The second person waiting to see her is Hizdarh zo Loraq (Joel Fry), a nobleman, who requests to be able to take down his father’s body and have him properly buried since the new queen had him crucified. Daenerys is kind of shady to him at first, and pushes back on the whole crucifixion thing, since she’s still pissed about the slave girls (Hizdarh claims his father was against it, which, WHOOPS, D, whiffed that justice thing there). And because she’s a big ol’ softie, she allows him to bury his father. After that, there are 212 more supplicants waiting. This whole “ruling” thing is hard.

King’s Landing
The small council meeting has gathered, and Oberyn Martell (Pedro Pascal) is being very, very Oberyn Martell (he’s cranky the meeting is early, because he was up late, doing you know what, obviously). But hey, Mace Tyrell (Roger Ashton-Griffiths) is just happy to be invited. Tywin (Charles Dance) arrives and they get on with the meeting, aka listening to the latest gossip from Lord Varys (Conleth Hill)—the Hound has been spotted, he said “fuck the king” and killed some guys, Daenerys is ruling Meereen in the East with her dragons, and her knights. Cersei (Lena Headey) is pretty dismissive of Daenerys as Queen, just like she was dismissive of Barristan Selmy (Ian McElhinney), who's now off advising Daenerys. Tywin writes off that decision as “insulting and stupid,” as only he can. Oberyn makes a crack about the Unsullied Army’s talents on the battlefield, but not in the bedroom, because, Oberyn. 

Varys and Oberyn have a small chat in the throne room—Oberyn susses out that Varys is from Essos, despite the lack of accent. Oberyn invites Varys to come to the brothel, have some Dornish wine and a chat with Ellaria Sand, and Varys reveals that he doesn’t care for boys, girls, or desire at all, blaming the downfall of the country on all that lusting. Varys has only got eyes for the Iron Throne, you see.

Jaime (Nikolaj Coster-Waldau) goes to collect Tyrion (Peter Dinklage) from his cell. Of course, Tyrion’s got some good cracks in there, sarcastically ruing the fact that his father had him brought to the trial in shackles and chains. At the trial, Tommen (Dean-Charles Chapman) recuses himself from the trial and cedes the seat to Tywin, less than pleased to even be going through with this.  Let the trial begin.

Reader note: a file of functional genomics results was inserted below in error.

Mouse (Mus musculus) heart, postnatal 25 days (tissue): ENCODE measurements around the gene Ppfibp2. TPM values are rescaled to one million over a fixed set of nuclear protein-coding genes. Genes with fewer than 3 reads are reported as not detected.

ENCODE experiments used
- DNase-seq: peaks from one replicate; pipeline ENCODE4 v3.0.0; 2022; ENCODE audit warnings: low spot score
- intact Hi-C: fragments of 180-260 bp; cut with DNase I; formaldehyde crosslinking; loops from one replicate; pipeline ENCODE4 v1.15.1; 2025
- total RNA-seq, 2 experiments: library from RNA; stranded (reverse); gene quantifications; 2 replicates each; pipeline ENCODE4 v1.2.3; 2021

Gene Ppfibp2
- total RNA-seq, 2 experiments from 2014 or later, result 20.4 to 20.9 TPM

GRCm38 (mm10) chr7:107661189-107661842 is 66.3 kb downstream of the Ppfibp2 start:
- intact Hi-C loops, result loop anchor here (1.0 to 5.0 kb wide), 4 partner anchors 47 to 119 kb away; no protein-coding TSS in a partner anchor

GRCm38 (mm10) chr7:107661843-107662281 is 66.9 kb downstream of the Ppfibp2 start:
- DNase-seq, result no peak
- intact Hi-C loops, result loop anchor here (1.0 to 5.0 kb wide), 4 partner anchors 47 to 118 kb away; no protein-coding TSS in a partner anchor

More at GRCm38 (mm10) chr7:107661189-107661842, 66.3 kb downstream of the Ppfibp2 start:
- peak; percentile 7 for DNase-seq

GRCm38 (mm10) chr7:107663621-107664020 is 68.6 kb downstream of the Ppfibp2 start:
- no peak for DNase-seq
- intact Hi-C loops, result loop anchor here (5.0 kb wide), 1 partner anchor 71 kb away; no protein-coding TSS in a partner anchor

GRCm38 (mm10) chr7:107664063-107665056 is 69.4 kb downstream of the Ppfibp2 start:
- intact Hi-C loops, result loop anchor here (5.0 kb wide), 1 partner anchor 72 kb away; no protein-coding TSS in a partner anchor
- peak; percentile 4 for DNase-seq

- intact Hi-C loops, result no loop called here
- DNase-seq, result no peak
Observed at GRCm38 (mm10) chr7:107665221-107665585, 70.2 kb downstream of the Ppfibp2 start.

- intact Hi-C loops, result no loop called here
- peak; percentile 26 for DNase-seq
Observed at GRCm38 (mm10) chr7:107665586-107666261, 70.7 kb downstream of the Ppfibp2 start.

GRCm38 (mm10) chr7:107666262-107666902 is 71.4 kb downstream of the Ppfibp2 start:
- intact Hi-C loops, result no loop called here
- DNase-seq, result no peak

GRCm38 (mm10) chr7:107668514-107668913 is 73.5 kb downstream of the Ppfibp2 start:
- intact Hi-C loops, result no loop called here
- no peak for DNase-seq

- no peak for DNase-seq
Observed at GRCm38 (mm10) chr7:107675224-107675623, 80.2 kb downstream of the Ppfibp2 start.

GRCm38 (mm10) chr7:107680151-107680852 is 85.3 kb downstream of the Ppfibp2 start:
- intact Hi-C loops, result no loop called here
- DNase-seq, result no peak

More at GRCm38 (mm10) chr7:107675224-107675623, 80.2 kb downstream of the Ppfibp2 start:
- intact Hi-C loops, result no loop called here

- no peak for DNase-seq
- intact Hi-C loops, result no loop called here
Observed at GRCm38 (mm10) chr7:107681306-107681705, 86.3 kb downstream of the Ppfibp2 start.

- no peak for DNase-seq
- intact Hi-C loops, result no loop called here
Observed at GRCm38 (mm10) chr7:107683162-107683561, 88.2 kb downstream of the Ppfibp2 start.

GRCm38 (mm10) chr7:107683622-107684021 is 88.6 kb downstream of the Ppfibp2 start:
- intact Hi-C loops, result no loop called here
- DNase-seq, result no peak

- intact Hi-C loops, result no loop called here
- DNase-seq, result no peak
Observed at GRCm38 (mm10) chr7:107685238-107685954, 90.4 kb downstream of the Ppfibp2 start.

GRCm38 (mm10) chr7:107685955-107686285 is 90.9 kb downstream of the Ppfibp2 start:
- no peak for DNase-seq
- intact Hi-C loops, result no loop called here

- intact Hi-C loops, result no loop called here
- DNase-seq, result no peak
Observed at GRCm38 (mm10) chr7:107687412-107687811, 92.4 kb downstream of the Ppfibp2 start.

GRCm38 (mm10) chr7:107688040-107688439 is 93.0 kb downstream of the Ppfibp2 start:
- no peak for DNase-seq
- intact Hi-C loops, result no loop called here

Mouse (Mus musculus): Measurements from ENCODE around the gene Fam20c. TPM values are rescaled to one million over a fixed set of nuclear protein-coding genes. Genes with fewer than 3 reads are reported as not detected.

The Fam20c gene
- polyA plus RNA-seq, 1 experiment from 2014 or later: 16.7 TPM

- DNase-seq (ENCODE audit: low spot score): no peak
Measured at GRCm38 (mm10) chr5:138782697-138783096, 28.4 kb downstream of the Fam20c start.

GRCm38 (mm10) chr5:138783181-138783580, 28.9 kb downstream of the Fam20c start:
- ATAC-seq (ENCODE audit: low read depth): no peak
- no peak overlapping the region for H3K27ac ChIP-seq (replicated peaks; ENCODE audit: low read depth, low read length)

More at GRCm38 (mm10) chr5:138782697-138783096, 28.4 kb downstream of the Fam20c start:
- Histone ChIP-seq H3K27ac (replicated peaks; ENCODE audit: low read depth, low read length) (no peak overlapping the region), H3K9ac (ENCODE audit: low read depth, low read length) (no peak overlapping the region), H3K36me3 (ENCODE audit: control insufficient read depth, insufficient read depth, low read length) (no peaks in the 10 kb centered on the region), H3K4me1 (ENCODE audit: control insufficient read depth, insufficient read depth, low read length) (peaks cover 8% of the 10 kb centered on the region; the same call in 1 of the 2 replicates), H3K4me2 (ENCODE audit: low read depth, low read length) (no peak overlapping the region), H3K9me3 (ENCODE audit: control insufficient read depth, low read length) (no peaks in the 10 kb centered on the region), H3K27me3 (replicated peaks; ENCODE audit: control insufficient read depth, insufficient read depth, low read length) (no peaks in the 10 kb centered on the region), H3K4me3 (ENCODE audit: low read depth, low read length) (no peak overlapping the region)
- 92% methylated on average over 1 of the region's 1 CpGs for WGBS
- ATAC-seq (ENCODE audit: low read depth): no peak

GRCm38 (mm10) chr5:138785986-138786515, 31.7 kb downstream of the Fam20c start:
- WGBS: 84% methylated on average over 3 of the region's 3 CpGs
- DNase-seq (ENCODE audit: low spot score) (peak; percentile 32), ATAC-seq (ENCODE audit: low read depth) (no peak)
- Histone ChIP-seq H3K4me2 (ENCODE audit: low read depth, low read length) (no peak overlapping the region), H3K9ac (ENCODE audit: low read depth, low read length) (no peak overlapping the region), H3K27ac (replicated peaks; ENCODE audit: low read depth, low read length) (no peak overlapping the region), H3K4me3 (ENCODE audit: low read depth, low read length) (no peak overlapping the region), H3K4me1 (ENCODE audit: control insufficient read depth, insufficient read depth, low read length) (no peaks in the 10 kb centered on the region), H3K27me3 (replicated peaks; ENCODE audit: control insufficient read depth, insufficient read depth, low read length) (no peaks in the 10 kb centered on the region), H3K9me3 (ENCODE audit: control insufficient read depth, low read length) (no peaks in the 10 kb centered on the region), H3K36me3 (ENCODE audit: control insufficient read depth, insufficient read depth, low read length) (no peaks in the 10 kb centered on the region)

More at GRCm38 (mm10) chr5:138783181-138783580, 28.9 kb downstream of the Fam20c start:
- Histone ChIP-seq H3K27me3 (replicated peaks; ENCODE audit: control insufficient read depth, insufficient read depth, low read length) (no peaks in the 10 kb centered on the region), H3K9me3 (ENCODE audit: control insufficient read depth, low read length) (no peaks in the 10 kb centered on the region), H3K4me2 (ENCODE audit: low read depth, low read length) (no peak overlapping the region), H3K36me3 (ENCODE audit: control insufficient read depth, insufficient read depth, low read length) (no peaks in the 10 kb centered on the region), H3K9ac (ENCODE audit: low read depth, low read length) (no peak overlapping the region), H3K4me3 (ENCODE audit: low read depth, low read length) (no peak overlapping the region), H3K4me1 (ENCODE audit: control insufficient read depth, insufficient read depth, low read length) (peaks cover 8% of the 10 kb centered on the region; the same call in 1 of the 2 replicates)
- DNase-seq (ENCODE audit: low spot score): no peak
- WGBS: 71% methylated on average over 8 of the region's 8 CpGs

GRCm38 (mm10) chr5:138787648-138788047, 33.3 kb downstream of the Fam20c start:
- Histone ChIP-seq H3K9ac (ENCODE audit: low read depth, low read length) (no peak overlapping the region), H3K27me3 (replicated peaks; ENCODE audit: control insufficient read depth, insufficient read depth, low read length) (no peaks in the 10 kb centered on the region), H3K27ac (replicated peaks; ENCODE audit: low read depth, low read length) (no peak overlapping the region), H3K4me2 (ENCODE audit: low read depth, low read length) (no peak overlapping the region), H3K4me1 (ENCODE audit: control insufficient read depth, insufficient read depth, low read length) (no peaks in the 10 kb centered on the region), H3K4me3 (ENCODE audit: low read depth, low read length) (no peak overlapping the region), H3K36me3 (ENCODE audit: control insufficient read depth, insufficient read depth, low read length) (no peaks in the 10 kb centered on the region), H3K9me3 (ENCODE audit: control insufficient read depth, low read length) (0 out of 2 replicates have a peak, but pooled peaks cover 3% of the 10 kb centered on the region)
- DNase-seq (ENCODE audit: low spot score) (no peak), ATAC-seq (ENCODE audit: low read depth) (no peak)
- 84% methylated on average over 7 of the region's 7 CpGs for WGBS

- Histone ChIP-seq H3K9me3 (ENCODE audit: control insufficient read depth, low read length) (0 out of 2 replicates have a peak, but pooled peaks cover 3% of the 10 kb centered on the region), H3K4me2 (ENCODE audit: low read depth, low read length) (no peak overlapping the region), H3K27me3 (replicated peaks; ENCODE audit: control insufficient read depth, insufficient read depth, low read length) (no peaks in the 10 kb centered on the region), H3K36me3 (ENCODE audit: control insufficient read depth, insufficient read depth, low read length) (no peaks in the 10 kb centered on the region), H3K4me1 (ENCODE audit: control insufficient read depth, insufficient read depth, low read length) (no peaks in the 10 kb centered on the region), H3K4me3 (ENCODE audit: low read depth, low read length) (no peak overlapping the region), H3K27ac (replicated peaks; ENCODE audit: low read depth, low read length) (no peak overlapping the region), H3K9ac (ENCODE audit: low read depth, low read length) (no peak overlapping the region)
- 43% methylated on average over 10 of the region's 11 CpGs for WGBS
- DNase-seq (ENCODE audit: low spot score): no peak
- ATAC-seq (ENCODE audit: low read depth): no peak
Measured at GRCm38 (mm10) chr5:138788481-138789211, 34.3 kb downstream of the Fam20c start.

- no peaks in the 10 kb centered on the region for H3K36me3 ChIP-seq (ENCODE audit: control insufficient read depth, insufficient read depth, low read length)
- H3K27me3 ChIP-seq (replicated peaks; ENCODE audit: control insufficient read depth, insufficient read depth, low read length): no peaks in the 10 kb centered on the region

They call the witnesses to recount every time Tyrion said something mean to Joffrey: Ser Meryn (Ian Beattie), Cersei, Varys, and Grand Maester Pycelle (Julian Glover) to read his inventory of poison. Pycelle also pulls out the necklace that belonged to Sansa (Sophie Turner), which was found on the fool Dontos’ body with traces of The Strangler poison. Pycelle adds in that Joffrey was “the most noble child the Gods ever put on this good earth,” and everyone else is like, um, I wouldn’t go that far.

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8 Comments

  • Bryce Lafoon | May 21, 2014 5:32 PMReply

    which waterfall in Iceland is the scene with the dragon and the goats? anyone know?

  • Al | May 12, 2014 3:24 PMReply

    Great recap. Best sentence by far : "Why is Oberyn always perving out?" LOL

  • AYRA ROCKS | May 12, 2014 5:22 PM

    I think Oberyn was the only one taking his duties seriously and wanting a fair trial. He wanted to dig deeper into the nature of the relationship between Shae and Tyrion. I don't think he was perving out. I mean we know the guy so that's the "obvious" take on him, but I don't believe the true nature of what he was going for.

  • sadasda | May 12, 2014 1:34 PMReply

    accesstv. info

  • borhan | May 12, 2014 4:29 PM

    Good recap

  • jakob dylan | May 12, 2014 11:42 AMReply

    great recap! =)

  • colig | May 12, 2014 10:29 AMReply

    it was a good show even though most of what happened on the show was not in the books.it's getting very hard to watch after having read the books because they are changing quite a lot.

  • Andrew | May 12, 2014 11:55 AM

    Different medium, different way they have to tell the story. You're going to have to look at the show and the book as two separate things. They have the spirit of everything that is happening...the broad strokes of the story are still there, the minor details that get to the big picture events are where the writers of the show take their creative liberties. I think the show finds the perfect balance between being faithful and finding ways to be interestingly different from the source material. As a fan of the book series myself I find it more engaging to be able to watch the show and not know exactly what will happen in a scene. I might still like the show if it was a straight carbon copy of the book, but it being different enough allows me to still discover like everyone else.